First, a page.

“Boko Haram is once again committing war crimes on a huge scale, exemplified by the depravity of forcing young girls to carry explosives with the sole intention of killing as many people as they possibly can,” said Alioune Tine, Amnesty International’s director for West and Central Africa.
“This wave of shocking Boko Haram violence, propelled by a sharp rise in suicide bombings, highlights the urgent need for protection and assistance for millions of civilians… Governments in Nigeria, Cameroon and beyond must take swift action to protect them from this campaign of terror.”
Amnesty highlights that this spurt in Boko Haram attacks has claimed nearly 400 lives in Nigeria and Cameroon since April, which is double the amount of the previous 5 months. Out of this number, at least 223 civilians died in Nigeria since April, underscoring that the real toll could be far higher.
“Between May and August, seven times more civilians were killed than in the preceding four months, while 100 civilians were killed in August alone,” it said.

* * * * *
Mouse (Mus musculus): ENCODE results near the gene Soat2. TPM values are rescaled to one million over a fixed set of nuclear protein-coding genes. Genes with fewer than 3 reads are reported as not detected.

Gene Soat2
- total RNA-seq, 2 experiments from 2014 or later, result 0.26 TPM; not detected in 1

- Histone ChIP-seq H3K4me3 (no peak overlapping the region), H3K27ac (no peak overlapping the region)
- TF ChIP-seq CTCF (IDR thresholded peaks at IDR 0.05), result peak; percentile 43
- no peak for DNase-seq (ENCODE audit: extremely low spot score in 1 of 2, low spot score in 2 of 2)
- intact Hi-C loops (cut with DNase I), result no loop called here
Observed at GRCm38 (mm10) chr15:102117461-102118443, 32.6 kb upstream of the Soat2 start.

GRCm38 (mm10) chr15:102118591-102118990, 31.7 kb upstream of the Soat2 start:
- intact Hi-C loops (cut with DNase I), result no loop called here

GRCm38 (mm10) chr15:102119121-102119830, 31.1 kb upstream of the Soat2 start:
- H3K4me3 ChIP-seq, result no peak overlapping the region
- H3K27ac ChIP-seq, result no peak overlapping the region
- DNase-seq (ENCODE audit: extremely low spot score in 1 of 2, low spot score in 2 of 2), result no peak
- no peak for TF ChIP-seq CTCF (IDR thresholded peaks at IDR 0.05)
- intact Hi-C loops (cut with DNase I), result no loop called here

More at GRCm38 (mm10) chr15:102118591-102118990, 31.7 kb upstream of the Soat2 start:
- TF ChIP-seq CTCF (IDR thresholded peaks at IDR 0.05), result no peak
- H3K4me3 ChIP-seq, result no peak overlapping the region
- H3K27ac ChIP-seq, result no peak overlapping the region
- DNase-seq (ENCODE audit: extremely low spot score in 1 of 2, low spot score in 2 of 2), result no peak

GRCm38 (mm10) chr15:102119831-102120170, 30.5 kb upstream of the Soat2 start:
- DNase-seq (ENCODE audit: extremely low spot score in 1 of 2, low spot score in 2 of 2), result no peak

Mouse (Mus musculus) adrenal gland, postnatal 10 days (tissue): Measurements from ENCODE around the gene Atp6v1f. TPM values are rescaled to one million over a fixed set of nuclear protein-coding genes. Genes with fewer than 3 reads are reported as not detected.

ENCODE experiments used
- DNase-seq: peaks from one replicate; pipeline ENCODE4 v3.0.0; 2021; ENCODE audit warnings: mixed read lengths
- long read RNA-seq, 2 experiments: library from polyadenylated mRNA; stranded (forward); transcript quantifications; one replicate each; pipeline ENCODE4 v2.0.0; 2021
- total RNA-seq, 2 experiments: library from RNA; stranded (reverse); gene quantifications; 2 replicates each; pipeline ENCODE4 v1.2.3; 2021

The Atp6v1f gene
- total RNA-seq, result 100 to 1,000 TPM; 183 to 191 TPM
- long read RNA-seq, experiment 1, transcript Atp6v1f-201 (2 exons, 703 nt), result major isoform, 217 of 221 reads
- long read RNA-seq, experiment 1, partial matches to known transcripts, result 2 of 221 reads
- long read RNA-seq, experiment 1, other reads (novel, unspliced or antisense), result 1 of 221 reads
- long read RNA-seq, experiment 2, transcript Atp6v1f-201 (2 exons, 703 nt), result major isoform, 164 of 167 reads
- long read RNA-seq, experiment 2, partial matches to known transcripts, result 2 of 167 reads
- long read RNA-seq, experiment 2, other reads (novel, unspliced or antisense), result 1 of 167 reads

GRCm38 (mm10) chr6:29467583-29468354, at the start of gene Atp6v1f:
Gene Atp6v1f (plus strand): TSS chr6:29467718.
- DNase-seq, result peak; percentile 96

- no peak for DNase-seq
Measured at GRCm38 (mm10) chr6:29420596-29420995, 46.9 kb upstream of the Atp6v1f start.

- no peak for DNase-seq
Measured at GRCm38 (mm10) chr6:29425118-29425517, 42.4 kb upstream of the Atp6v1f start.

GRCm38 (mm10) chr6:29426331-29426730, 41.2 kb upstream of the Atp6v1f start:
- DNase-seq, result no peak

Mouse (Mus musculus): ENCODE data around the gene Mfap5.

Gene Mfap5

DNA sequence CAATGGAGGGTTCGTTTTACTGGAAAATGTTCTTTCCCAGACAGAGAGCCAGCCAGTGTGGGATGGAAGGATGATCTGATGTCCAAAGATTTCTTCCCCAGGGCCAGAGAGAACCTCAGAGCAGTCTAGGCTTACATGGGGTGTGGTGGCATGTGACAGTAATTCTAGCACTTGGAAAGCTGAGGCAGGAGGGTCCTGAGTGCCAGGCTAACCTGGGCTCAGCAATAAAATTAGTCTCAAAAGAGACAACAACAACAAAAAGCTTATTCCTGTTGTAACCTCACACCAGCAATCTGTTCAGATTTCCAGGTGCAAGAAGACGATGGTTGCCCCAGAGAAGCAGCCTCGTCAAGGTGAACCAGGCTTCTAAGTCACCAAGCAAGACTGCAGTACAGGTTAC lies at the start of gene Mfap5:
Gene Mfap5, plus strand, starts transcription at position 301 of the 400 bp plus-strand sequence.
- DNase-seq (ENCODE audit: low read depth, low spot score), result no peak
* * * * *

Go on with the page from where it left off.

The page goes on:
Boko Haram is waging an insurgency in a bid to establish a hardline Islamist state in Nigeria’s mainly Muslim north.
At least 20,000 people have been killed in violence since 2009 and more than 2.6 million people have been left homeless. More than five million people are starving as the fighting has devastated farmland, leaving farmers unable to sow or cultivate crops for several years.
In neighbouring Cameroon, Amnesty said since April at least 158 civilians died in Boko Haram strikes, a figure four times higher than the preceding five months.
“The recent spike in casualties has been driven by increased suicide attacks, with 30 –- more than one per week –- carried out since the beginning of April,” it said.
The deadliest attack took place in the town of Waza on July 12 when 16 civilians were killed and at least 34 injured after a young girl was forced to carry and detonate a bomb in a crowded video game centre.